Photo Credit: Ridwan Alaoui
The city of Tangier is one of the world’s oldest cities. It was founded by the Phoenicians as a colony between 10th and 8th century BC. In the 5th century BC, the Carthaginians set it as one of their empire’s most prominent cities. Later, it fell under the Mauretanian rule, and then under the Romans. The city is part of the Greek mythology as “Tangis” (variable of the same name) was daughter of Atlas, wife of Antaeus and mother of Syphax from Hercules.
During Medieval times, it was occupied by the Vandals, then the Byzantine empire and then the Muslim rule, during which different dynasties took control of the city for its strategic location as the meeting place between the north, the south and east.
In later centuries, Tangier fell under the Portuguese, the British and briefly the Spanish occupation, and in 1923 it was declared as an International Zone under the French, the Spanish and the British and later Portuguese, the Belge, and the Dutch protectorates.
The race of the world’s greatest empires since the dawn of time to occupy and control the city of Tangier gave it an unparalleled historical richness that translates into its culture as captivating melodies, stunning architecture, jaw-dropping mosaic, phenomenal weaving, and magical stories that sum up the journey of man on planet Earth.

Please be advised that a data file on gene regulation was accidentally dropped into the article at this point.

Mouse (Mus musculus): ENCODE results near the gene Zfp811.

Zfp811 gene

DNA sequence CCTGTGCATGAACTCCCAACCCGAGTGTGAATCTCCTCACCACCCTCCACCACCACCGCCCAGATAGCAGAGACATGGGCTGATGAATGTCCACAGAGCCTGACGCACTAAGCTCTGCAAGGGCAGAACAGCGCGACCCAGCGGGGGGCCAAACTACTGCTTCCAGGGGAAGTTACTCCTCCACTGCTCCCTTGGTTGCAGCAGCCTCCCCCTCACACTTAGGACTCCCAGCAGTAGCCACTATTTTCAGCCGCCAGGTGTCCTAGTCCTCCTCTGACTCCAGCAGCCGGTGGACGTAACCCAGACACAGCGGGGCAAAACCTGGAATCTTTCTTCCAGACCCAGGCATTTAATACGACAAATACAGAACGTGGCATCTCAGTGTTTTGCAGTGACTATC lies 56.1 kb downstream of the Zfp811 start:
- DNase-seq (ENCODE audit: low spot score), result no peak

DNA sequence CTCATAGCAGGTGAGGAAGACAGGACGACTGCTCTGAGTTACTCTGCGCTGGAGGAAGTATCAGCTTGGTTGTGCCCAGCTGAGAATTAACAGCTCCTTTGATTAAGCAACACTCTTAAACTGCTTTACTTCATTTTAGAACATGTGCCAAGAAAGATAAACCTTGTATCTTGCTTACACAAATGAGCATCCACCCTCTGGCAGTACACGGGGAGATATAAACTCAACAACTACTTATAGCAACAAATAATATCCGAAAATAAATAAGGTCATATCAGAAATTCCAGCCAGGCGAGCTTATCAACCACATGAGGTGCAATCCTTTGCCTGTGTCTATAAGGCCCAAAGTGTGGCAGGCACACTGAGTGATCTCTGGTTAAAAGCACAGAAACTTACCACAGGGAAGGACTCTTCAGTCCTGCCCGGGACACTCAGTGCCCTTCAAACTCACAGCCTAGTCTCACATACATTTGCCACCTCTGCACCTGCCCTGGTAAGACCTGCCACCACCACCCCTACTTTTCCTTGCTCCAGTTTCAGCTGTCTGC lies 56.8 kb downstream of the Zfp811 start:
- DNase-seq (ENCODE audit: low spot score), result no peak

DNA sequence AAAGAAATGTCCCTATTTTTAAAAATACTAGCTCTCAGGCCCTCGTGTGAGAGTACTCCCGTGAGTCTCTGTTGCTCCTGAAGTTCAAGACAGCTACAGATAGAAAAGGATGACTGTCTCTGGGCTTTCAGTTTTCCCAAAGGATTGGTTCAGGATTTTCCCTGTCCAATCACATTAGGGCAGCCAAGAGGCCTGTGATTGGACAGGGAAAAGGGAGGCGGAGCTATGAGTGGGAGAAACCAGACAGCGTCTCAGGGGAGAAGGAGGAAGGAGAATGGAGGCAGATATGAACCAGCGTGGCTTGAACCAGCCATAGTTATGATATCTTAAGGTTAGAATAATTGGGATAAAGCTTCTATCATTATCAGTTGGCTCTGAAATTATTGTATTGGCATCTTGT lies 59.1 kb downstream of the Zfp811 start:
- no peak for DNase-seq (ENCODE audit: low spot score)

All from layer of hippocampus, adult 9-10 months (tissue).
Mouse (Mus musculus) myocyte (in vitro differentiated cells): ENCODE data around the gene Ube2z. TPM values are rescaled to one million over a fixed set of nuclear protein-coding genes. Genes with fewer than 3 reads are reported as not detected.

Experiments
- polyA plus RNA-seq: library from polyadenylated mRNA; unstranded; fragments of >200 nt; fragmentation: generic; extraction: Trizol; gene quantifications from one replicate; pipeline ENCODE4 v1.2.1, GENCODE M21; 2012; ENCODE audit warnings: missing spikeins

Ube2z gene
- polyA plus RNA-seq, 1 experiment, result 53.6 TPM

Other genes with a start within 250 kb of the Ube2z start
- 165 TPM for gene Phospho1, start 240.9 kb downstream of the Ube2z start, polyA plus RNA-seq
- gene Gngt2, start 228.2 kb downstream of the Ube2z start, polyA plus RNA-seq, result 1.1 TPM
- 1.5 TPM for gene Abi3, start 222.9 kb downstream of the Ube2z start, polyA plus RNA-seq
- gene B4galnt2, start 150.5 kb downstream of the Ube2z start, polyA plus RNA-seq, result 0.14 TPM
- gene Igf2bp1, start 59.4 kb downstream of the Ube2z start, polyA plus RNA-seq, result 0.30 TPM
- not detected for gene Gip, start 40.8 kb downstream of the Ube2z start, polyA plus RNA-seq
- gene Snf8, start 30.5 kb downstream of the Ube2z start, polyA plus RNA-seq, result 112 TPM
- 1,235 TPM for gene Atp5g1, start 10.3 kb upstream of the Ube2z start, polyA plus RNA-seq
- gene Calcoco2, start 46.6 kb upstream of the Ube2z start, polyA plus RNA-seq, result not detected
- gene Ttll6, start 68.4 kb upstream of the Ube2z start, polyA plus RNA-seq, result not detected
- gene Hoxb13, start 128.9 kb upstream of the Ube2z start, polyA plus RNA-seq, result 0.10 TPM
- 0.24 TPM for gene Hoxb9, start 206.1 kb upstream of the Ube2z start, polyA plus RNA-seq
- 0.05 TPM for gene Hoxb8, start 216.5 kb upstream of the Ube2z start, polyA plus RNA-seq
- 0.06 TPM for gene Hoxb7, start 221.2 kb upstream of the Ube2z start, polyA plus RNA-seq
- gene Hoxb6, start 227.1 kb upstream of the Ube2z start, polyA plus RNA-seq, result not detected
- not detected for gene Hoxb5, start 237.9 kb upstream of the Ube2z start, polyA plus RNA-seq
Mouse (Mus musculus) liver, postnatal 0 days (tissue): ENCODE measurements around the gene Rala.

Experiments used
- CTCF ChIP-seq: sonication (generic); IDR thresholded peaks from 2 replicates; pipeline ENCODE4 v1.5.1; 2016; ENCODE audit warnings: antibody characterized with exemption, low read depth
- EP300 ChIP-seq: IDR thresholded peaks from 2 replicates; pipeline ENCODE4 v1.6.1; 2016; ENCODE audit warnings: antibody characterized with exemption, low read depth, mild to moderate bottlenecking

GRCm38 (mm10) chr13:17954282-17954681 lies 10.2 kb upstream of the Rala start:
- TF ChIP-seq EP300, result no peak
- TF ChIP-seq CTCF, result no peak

borj el-hajoui (El-hajoui Tower)
Bab El ASSA (El Assa Gate)
Sahat 9 Avril (9 April Square)
Masjid El Jadid (The New Mosque)
Sour Meaagazin (Meaagazin Wall)
Masjid Qasbah (Qasbah Mosque)
Madina Qadima (Old Medina)
Bab Haha (Haha Gate) [pharyngeal sound h]
Diwana Qadima (Old Diwana)
Maqha Baba (Baba Café)
Dominating the skyline of the country’s imperial cities, the Atlas mountain range is one of the most iconic and unforgettable regions of Morocco. As well as countless hiking trails and stunning landscapes, there are also rural villages dotted among the peaks. Home to indigenous Berber people, these settlements continue to preserve an ancient and traditional way of life. If you’re short on time, the village of Imil is just an hour’s drive from Marrakech and is an ideal starting point for treks into the surrounding valleys and peaks. Exploring the area with a local guide is a great way to gain an insight into the culture, history, and folklore of the Atlas region (while also ensuring that you find your way back to where you started!).